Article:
Netflix apologized on Thursday for using artwork that highly sexualizes young girls to promote the upcoming release of the movie “Cuties.”
Jump back. The streaming service announced earlier this week that it had acquired the award-winning French film “Mignonnes” (English translation: “Cuties”). Netflix originally described it as being about an 11-year-old Muslim girl who “becomes fascinated with a twerking dance crew” that she hopes to join and then “starts to explore her femininity, defying her family’s traditions.”
Netflix released a trailer and a movie poster to promote the film’s upcoming U.S. release. The movie poster featured four middle school girls in skimpy outfits and sexually suggestive dance poses. One of the characters is posed with spread legs, another on her knees, and another is in the background twerking.
That’s one way to differentiate the streaming service from family friendly competitor Disney+.
Backlash was predictably swift, with thousands calling for Netflix to pull the movie. Someone purporting to be a moderator of the notoriously offensive website 4chan even said that anyone posting images from “Cuties” would get banned.
A message posted on the 4chan subreddit said, “Do not post any imagery from this show which sexualizes children. Anyone posting images or videos sexualizing children will receive permanent bans. Netflix may allow this crap, 4chan does not.”
Given 4chan users’ reputation for trolling, it’s hard to say if the warning was serious or just a dig at Netflix. The post has since been deleted.
Netflix apologized on Thursday, in response to the outrage. It said on Twitter:
Netflix may have changed the description and the accompanying artwork, but the movie itself (on which both were based) is still scheduled for release on Sept. 9.
In an interview with Cineuropa, director Maimouna Doucoure explained the film’s origin: “I saw, at a neighborhood party, a group of young girls aged around 11 years old, going up on stage and dancing in a very sensual way while wearing very revealing clothes. I was rather shocked and I wondered if they were aware of the image of sexual availability that they were projecting.”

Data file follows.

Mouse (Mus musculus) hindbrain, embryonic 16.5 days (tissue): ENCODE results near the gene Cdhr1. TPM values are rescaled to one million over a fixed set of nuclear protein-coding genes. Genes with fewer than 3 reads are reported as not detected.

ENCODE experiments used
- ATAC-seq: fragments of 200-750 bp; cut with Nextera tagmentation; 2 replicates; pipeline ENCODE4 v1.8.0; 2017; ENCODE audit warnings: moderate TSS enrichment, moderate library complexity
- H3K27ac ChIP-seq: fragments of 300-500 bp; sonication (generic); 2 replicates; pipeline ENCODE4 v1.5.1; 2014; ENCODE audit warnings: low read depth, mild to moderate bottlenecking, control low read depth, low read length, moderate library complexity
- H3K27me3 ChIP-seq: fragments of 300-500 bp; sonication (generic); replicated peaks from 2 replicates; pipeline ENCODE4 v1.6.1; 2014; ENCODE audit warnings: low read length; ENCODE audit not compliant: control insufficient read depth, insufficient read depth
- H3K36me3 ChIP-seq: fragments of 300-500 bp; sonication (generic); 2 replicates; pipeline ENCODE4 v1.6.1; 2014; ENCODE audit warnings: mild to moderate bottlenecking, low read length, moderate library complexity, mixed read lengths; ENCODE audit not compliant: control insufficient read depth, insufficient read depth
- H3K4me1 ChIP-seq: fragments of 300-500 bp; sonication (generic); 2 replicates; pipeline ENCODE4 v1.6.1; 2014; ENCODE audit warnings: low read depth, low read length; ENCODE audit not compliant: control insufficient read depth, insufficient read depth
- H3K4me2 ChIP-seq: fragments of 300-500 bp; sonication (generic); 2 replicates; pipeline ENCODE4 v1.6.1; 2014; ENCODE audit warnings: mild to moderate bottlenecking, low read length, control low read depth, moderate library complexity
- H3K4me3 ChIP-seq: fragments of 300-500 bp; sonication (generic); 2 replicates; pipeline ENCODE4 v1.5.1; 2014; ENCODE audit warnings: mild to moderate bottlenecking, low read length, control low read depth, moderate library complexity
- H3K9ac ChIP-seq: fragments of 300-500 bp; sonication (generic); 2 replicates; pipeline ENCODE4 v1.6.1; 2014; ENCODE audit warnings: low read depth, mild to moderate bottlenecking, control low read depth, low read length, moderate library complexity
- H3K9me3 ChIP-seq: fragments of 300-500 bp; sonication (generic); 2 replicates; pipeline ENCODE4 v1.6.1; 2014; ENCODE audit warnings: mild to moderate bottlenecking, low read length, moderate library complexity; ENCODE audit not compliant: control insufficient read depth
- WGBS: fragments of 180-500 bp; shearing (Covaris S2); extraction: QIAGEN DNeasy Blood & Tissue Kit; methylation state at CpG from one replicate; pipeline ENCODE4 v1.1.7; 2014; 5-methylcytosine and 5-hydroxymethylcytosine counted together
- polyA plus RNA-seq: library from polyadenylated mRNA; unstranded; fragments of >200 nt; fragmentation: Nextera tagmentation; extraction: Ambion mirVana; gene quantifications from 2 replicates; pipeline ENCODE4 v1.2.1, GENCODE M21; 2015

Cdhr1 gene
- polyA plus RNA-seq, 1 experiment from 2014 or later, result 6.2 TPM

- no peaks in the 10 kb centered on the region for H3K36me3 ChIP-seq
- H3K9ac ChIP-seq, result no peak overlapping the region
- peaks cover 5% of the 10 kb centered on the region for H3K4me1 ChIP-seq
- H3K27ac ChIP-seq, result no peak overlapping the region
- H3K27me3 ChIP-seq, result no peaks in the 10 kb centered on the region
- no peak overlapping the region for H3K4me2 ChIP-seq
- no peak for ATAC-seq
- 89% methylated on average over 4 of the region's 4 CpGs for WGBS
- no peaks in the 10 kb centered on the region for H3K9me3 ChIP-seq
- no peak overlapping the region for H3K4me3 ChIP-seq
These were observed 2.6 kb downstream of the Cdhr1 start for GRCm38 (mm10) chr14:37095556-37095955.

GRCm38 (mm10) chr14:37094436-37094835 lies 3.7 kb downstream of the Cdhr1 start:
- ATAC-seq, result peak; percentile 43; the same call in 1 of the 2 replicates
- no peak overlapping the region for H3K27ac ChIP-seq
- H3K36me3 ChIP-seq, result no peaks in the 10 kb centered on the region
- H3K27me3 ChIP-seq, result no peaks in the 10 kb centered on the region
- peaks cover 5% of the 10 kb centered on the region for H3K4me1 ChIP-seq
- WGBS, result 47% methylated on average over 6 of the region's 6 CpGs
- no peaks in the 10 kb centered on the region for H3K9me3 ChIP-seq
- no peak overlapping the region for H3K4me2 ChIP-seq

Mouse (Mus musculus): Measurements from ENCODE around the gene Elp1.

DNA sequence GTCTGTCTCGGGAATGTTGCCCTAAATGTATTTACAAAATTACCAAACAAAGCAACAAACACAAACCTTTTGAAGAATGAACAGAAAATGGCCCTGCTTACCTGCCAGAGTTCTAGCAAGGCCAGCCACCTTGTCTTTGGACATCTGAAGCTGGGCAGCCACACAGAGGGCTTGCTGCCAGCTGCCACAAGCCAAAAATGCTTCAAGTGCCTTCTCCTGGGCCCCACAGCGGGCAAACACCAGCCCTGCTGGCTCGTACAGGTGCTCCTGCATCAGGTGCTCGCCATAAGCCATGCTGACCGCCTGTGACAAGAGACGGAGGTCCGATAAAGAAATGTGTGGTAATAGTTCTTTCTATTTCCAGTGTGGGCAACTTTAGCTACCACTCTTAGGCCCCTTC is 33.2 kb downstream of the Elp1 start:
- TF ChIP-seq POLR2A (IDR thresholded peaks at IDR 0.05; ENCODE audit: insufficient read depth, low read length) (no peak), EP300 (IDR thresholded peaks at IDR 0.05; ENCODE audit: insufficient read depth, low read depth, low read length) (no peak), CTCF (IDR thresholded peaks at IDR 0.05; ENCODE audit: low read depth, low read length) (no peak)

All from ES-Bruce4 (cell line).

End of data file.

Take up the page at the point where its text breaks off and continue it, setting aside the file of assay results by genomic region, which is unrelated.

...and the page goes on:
Doucoure said she also learned while doing research that young girls are extremely exposed on social media. “I saw that some very young girls were followed by 400,000 people on social media and I tried to understand why. There were no particular reasons, besides the fact they had posted sexy or at least revealing pictures.”
Despite the exploitive way Netflix attempted to market the film, it may offer some worthy commentary about how young girls are being increasingly sexualized at progressively younger ages, and about the damaging effects of social media in the Instagram era. But it’s telling that Netflix considers an 11-year-old twerking acceptable content, after it recently pulled more than a dozen episodes of popular TV comedies for the use of blackface.
Netflix released the movie “Cuties” on Wednesday, and it is every bit as bad as the movie poster made it seem, or worse. It features explicitly sexual dance moves like what one might see in a strip club, including young children spreading their legs, grabbing themselves, provocatively slapping themselves, humping the floor, and twerking for an adult audience.
Viewer discretion is advised for the content below:
So to recap: Netflix thinks that a sitcom episode featuring a character dressed as a dark elf during a game of Dungeons & Dragons is unacceptable, but 11-year-olds twerking and simulating sex acts on camera is fine. What are you thinking, Netflix?